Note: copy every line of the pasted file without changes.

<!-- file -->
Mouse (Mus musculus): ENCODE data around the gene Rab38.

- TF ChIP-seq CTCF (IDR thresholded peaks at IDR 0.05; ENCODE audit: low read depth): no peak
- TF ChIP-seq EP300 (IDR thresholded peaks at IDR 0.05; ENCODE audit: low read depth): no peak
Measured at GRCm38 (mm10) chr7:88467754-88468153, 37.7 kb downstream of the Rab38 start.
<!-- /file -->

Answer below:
Mouse (Mus musculus): ENCODE data around the gene Rab38.

- TF ChIP-seq CTCF (IDR thresholded peaks at IDR 0.05; ENCODE audit: low read depth): no peak
- TF ChIP-seq EP300 (IDR thresholded peaks at IDR 0.05; ENCODE audit: low read depth): no peak
Measured at GRCm38 (mm10) chr7:88467754-88468153, 37.7 kb downstream of the Rab38 start.